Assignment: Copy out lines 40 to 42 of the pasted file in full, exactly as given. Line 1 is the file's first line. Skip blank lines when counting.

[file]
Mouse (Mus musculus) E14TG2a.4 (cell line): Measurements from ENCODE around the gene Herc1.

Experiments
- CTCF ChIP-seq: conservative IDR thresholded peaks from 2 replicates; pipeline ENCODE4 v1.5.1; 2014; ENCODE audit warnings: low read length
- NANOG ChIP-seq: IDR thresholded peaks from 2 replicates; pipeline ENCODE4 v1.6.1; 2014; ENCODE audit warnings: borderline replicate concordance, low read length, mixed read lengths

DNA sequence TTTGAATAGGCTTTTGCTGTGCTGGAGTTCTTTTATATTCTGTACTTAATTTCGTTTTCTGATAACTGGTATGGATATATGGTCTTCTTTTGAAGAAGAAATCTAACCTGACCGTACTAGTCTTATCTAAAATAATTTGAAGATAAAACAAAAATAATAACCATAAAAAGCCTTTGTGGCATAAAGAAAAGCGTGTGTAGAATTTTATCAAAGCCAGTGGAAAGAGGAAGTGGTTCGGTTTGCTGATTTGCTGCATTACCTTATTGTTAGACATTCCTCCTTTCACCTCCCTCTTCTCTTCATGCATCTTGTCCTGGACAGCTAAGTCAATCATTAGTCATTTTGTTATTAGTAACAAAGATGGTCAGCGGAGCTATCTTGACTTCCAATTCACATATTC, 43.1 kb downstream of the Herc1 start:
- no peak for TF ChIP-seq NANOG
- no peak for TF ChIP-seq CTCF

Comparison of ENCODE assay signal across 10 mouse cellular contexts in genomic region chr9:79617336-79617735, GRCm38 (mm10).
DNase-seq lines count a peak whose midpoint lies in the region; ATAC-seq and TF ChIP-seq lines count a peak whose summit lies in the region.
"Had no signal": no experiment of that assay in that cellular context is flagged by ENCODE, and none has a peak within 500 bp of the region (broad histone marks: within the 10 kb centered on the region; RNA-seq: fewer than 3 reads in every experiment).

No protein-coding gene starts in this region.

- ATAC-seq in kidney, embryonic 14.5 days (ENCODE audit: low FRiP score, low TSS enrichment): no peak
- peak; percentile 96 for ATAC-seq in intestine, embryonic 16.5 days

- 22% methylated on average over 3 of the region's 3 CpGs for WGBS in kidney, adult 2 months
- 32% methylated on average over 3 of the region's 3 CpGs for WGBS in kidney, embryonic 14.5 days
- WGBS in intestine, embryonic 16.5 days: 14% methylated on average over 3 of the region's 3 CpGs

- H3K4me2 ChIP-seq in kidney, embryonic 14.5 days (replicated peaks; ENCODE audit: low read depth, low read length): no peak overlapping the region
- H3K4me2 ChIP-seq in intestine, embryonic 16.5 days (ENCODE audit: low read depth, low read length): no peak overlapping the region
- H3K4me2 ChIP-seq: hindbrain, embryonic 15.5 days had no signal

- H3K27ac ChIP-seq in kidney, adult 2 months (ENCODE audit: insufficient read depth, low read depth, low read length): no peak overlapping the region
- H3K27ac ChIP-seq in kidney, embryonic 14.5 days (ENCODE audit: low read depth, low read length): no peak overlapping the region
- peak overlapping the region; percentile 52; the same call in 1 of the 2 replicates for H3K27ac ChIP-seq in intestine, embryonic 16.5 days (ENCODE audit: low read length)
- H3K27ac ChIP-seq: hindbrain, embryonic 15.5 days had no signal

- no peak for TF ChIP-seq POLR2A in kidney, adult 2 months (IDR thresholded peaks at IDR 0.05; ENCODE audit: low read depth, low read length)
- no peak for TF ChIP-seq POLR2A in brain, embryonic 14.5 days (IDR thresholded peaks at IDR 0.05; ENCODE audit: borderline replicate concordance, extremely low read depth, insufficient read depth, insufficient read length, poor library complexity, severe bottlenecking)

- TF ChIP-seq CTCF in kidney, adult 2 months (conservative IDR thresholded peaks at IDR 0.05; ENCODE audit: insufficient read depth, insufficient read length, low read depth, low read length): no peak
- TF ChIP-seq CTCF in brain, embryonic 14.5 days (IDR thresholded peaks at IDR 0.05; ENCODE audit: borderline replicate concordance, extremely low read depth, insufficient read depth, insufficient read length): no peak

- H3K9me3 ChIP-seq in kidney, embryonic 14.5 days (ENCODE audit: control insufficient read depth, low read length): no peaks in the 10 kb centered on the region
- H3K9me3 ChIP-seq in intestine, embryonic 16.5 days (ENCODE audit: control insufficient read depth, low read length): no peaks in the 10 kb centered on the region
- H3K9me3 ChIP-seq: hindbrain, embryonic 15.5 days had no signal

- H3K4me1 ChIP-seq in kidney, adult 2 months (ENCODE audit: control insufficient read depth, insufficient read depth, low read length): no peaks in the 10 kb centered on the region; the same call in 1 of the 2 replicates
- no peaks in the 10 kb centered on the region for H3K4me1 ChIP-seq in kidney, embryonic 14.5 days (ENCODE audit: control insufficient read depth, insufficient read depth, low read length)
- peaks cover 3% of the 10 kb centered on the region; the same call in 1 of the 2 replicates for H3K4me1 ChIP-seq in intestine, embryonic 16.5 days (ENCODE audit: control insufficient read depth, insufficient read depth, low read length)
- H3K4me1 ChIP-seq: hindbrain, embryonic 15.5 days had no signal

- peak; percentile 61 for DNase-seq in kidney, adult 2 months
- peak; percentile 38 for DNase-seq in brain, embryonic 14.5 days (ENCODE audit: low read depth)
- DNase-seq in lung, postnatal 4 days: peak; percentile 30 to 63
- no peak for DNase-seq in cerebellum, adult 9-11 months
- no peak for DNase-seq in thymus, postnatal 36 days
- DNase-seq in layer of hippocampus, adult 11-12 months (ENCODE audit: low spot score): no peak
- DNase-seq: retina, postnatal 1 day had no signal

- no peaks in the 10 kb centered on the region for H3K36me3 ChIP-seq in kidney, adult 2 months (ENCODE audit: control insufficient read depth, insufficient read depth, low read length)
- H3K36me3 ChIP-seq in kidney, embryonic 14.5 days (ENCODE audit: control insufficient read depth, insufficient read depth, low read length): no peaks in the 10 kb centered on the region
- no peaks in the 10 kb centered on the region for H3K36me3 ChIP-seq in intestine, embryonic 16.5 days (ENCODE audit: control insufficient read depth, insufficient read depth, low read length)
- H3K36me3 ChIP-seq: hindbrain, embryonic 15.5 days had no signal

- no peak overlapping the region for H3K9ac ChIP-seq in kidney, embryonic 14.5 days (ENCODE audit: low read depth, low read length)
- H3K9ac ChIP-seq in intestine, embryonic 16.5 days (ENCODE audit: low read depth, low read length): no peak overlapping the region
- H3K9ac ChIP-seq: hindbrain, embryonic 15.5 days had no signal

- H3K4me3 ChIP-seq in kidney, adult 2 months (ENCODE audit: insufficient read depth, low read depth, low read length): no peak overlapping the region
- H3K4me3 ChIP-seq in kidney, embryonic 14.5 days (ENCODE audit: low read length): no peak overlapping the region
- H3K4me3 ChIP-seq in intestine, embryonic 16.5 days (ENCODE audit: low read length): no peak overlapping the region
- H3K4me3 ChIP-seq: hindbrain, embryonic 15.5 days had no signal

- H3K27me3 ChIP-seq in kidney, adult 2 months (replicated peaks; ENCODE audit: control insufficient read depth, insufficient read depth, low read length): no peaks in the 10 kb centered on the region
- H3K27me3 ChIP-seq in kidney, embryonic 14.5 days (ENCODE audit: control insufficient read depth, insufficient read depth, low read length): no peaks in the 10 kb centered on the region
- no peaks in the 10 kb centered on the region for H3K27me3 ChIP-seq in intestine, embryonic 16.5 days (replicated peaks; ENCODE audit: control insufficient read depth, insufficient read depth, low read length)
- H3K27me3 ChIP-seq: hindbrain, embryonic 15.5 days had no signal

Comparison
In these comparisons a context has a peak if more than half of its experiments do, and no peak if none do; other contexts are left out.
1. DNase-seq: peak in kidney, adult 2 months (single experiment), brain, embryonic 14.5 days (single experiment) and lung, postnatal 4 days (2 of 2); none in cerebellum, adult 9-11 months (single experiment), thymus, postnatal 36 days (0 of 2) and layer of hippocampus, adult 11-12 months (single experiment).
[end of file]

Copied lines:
- DNase-seq in layer of hippocampus, adult 11-12 months (ENCODE audit: low spot score): no peak
- DNase-seq: retina, postnatal 1 day had no signal

- no peaks in the 10 kb centered on the region for H3K36me3 ChIP-seq in kidney, adult 2 months (ENCODE audit: control insufficient read depth, insufficient read depth, low read length)